As a coach, it is troublesome to see the amount of misinformation floating around in the media. We have all read it before in the magazines, “take this pill and boost fat burning by 200%!” The leaps and bounds that the west has made over the last decade have also coincided with the rise in social media. It is easier than ever for the Average Joe to start up a dynamic, versatile and popular training business. The recipe for success is rather simple; be selective with your wording and let the science back you. The only problem with this is when the Average Joe starts selling something – and instead of letting the science build his protocol, he skews the science to fit his protocol. Now the Average Joe Fitness Page is booming and he has a following well over 5000 people. “Houston, we have a problem.”
The basic knowledge of overload and improvement has been glossed over in favor of the latest, greatest and flashiest protocols. I specialize in periodization, something that sounds quite fancy, but in essence is really quite simple. Give me a basketball player and I can build a plan to increase his field goal percentage. Give me a figure skater and I can build a plan to help them get from a single axle to a double axle. The science of improvement is simple – overload.
If you were just starting out at the game of basketball and your goal was to play Shooting Guard, it seems like a great idea to master your technique and establish fundamentals by learning how to shoot at the 3 point line, right?
Well actually… Of course not!
Basketball coaches across the country routinely stress close to the basket, process-oriented form shooting before adding difficulty to the shot. Master your form near the basket and it becomes easier to step back. Master the mid-range and you can start working on pulling up from 30 like KD and LeBron do on Sports Center every night. Now let me pose to you this question – what if we kept our player taking 8 ft jump shots in practice and never let him shoot from anywhere else on the floor? Would he improve on other areas of the court? Possibly, but more than likely his development would become one-sided.
Why does this happen? The answer is adaptation. Just like in weight lifting if you were to stay at 135 lbs on the bench press forever, would you see strength gains? It is certainly possible, but not very likely. So how do we normally go about improving? We establish the fundamentals and then we move on to more challenging tasks. This is what periodization is. In essence, there are two main variables that we can manipulate to elicit improvement, the first is quality, and the second is quantity. If LeBron James wanted to increase his field goal percentage from the left corner he would need an overload response to do so. The overload could either be provided through improvements in technique, or it could be provided through repetition. If you want to add 40 lbs on to your back squat, you could approach this in two ways as well. You could try to improve rep quality as much as possible, or you could focus on increasing the quantity of the overload stimulus until you hit your goal. Both approaches are really quite successful. Now ask yourself this, why did we let it get so complicated?
Models & Concepts
Periodization models all have fancy names and can be made out to be very complex, but the reality is that we have grown up being exposed to them. Allow me to use the analogy of learning to walk, and progressing into a run. This progression that you began to go through as early as 8 months into your life follows the patterns of linear periodization. At first you would try to stand in an effort to develop the strength and balance necessary to walk. As time went on you would start to hold on to furniture and shuffle short distances. As your balance improved and strength adaptations took place, you learned to walk. Once strength and balance in walking were established you started to run. The theory is quite simple, in linear periodization you start out with high volume, and you end with high intensity. The countless number of times that you tried to stand up (and fell over) laid the foundation for higher intensity running later on.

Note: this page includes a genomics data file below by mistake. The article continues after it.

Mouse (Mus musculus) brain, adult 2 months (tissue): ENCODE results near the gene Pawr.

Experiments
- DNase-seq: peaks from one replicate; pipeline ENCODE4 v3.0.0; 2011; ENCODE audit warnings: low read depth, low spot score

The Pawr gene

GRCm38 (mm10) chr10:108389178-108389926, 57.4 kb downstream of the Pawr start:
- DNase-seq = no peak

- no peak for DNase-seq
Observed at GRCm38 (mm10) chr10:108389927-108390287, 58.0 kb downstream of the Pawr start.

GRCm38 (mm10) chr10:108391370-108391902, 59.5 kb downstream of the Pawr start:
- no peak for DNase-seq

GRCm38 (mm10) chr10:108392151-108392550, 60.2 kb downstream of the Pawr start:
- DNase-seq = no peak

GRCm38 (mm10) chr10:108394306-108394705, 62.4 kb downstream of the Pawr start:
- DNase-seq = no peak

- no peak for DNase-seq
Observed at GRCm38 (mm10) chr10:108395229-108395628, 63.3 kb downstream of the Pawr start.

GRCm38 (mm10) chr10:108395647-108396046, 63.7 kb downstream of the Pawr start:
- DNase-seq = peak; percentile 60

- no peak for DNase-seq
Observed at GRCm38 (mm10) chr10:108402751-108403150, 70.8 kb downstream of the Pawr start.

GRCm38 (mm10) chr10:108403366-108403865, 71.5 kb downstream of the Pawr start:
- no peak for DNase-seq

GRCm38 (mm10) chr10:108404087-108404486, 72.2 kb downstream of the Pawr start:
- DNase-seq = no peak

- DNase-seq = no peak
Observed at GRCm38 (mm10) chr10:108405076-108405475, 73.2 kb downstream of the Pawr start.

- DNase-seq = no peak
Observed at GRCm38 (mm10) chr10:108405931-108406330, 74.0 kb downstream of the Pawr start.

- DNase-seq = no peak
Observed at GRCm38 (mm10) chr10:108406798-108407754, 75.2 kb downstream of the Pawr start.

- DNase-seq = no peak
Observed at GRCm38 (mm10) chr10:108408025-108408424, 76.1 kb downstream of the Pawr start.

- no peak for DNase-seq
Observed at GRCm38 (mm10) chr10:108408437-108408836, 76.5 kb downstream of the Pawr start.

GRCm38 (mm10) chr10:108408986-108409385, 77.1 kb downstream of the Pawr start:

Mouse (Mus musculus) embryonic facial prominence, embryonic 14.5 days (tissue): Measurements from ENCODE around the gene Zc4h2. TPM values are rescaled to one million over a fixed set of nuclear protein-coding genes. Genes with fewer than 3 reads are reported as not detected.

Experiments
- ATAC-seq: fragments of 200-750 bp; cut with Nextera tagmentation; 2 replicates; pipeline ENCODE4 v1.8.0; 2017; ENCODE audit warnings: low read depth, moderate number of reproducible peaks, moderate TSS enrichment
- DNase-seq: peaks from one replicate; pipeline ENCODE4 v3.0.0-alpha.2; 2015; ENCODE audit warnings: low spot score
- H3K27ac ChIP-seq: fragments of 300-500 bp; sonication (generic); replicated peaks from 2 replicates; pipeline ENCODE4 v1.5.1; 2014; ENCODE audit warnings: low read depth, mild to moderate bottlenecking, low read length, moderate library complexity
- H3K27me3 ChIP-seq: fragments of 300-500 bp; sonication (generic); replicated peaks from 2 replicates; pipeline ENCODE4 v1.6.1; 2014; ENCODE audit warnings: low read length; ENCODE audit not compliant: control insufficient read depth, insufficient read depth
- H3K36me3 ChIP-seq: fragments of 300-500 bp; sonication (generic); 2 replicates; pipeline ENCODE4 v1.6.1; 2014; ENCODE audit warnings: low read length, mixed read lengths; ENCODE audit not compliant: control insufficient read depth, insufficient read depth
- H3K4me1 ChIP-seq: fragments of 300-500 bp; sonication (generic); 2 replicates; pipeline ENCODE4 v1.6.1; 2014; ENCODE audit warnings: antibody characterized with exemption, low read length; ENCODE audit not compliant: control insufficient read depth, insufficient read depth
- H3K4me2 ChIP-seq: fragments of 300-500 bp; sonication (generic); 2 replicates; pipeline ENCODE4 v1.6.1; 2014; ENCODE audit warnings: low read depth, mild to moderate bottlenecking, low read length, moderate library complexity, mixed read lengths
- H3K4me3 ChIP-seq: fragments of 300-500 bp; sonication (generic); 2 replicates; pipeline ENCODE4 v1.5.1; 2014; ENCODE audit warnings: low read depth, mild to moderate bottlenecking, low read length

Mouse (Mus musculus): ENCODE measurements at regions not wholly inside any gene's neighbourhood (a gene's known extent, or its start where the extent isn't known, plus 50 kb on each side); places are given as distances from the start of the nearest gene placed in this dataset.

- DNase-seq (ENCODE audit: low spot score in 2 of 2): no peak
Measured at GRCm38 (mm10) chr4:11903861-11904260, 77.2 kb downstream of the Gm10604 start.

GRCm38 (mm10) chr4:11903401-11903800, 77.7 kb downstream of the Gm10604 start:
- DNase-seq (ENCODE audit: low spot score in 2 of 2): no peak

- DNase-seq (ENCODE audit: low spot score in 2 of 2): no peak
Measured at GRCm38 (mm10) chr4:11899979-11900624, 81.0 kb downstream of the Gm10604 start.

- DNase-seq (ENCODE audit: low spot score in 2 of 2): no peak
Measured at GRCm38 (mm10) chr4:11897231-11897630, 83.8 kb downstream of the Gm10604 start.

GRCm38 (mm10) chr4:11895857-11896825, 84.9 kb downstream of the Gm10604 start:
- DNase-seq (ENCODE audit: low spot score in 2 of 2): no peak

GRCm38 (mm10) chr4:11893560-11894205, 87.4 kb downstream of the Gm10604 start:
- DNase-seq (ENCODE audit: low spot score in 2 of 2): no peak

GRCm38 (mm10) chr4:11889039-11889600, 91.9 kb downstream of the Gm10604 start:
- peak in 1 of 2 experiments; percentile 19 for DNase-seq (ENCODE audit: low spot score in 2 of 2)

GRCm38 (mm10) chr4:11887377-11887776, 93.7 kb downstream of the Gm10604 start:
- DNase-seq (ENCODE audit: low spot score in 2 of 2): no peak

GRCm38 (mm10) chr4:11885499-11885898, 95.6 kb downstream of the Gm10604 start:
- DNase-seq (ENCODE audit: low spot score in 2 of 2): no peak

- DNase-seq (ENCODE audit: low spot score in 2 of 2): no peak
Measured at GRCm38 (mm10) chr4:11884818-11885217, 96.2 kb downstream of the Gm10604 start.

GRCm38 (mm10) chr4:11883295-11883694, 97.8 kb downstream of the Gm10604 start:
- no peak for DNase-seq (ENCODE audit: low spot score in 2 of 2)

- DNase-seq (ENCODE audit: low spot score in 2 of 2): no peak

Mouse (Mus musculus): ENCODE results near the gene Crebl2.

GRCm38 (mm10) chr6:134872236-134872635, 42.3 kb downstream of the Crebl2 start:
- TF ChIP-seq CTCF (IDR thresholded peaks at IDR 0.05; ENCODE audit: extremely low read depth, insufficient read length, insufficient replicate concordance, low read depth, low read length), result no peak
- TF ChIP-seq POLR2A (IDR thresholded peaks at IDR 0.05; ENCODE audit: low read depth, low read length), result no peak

By now you are probably wondering what a baby learning to walk has to do with adding some weight to your bench. Not to worry, let’s tie these concepts together now.
“Learning to stand” can be viewed as the introductory phase of a 4 month training cycle. During this phase volume (sets, reps and total training load) are going to be at it’s highest, and intensity is going to be at its lowest. In Strength literature, this type of phase is called an extensification.
“Learning to shuffle” is going to be viewed as the second phase of our 4 month training cycle. In this phase sets, reps and total training load are still going to be high, however the intensity of the activity is now going to increase slightly.
“Walking” is going to be viewed as the third month of our 4 month training cycle. In this phase training intensity is now arbitrarily higher than training volume. Simply put, instead of using a large amount of sets and reps, we are honing in on quality by increasing the load lifted and technique used.
“Running” is going to be viewed as the fourth month of our 4 month training cycle. Phase four is going to be the complete opposite of phase one. Now instead of having volume at its highest and intensity at its lowest, it is the other way around. When intensity is extremely high this type of phase is called an intensification.
Progression is not as complicated as it is made out to be. We are continuously exposed to models of adaptation and advancement throughout the lifespan. My intentions for this article were not so much to provide you with a template on how to build a program, but instead to ignite a spark and get you to think about the process of improving performance in a whole new light.
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